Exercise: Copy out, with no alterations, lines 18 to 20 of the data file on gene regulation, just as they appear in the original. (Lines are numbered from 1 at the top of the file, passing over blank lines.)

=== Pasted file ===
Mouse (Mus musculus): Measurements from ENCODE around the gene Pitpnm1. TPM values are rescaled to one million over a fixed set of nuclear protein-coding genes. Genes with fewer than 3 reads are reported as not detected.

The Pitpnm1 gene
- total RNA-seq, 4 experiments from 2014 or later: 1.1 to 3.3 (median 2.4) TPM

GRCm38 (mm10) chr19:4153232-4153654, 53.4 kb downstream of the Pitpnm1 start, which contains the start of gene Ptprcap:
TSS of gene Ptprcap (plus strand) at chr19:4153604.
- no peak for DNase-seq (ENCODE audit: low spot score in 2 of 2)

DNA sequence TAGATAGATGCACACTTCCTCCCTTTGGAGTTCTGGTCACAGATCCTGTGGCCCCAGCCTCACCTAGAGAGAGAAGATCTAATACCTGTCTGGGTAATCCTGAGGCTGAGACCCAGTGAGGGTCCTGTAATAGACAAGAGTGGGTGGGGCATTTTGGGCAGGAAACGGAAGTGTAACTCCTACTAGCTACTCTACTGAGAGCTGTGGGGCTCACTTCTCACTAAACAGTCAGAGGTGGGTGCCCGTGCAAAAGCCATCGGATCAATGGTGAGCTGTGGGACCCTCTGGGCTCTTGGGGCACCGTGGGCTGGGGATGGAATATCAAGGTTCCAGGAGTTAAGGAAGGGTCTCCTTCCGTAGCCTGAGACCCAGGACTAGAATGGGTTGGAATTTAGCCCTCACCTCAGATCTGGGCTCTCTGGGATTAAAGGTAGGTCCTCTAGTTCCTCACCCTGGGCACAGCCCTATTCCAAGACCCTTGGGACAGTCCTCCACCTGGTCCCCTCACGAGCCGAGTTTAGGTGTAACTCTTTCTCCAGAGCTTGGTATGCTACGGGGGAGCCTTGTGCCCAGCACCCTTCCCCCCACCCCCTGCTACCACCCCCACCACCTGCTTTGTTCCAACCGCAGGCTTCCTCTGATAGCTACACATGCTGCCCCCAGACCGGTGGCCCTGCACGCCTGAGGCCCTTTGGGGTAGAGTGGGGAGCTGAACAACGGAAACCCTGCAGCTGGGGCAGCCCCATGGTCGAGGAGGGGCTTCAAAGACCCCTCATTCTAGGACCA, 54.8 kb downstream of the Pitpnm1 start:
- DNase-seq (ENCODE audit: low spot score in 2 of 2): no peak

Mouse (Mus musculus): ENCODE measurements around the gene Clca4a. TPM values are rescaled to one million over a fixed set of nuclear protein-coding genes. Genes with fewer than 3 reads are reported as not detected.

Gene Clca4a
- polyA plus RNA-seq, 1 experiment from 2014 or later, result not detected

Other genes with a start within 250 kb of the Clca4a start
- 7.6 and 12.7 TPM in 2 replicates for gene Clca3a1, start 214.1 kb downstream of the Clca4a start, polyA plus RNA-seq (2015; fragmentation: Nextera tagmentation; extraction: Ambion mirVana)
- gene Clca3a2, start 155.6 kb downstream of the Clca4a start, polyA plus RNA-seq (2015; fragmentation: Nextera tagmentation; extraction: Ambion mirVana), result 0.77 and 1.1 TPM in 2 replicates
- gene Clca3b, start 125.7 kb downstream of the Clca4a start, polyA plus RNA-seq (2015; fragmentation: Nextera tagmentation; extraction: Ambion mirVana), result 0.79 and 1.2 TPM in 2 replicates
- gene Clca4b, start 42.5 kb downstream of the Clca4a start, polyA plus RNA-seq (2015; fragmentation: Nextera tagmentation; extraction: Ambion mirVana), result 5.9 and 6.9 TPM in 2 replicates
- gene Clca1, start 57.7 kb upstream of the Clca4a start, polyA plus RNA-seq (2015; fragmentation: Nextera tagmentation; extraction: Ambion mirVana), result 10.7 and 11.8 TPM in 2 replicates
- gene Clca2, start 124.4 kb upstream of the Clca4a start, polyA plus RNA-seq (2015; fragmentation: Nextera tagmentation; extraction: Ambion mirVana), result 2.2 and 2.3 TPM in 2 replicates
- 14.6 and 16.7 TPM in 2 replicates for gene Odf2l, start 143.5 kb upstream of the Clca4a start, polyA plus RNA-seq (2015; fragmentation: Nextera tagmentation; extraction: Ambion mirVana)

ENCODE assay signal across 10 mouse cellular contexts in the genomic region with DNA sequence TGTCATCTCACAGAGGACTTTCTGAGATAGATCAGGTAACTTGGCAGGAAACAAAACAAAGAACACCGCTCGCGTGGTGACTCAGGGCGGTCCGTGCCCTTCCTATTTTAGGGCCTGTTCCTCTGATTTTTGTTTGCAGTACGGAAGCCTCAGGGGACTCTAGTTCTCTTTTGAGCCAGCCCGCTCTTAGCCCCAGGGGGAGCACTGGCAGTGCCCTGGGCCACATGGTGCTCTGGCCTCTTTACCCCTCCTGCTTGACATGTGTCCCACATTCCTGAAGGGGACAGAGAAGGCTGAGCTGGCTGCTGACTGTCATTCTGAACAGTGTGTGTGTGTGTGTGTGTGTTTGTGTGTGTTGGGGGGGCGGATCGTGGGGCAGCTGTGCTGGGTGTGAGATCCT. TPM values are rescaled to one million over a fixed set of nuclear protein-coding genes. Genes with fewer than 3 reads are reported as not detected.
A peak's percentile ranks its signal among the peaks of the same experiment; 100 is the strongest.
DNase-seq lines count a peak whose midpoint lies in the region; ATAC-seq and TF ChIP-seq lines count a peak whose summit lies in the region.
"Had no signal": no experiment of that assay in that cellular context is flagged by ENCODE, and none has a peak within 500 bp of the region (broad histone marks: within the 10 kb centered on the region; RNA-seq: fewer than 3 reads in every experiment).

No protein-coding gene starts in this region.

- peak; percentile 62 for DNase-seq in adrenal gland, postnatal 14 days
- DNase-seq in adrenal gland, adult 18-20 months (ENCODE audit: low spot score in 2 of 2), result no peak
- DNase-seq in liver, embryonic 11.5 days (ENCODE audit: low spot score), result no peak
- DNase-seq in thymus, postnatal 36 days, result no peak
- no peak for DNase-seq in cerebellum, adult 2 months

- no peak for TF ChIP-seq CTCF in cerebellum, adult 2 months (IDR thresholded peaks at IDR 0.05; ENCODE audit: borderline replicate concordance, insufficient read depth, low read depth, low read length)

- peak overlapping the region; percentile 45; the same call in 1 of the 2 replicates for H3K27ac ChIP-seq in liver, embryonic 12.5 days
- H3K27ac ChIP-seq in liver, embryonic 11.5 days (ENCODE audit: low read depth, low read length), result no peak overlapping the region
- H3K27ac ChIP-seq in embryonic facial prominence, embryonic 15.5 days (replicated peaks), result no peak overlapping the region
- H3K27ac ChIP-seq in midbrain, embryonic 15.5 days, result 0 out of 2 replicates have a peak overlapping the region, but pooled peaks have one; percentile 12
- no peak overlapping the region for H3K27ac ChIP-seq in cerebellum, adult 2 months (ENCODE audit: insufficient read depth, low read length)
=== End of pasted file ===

- gene Clca2, start 124.4 kb upstream of the Clca4a start, polyA plus RNA-seq (2015; fragmentation: Nextera tagmentation; extraction: Ambion mirVana), result 2.2 and 2.3 TPM in 2 replicates
- 14.6 and 16.7 TPM in 2 replicates for gene Odf2l, start 143.5 kb upstream of the Clca4a start, polyA plus RNA-seq (2015; fragmentation: Nextera tagmentation; extraction: Ambion mirVana)

ENCODE assay signal across 10 mouse cellular contexts in the genomic region with DNA sequence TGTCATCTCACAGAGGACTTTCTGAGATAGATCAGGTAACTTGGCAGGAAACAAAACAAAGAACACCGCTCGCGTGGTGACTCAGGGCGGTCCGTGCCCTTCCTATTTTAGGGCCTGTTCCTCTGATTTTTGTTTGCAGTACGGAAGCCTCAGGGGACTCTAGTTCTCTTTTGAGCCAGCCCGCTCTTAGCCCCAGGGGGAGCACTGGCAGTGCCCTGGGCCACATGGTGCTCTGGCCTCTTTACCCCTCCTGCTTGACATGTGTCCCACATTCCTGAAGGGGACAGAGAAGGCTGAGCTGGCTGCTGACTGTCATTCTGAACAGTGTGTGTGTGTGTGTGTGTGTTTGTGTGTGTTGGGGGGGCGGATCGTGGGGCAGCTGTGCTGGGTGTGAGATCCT. TPM values are rescaled to one million over a fixed set of nuclear protein-coding genes. Genes with fewer than 3 reads are reported as not detected.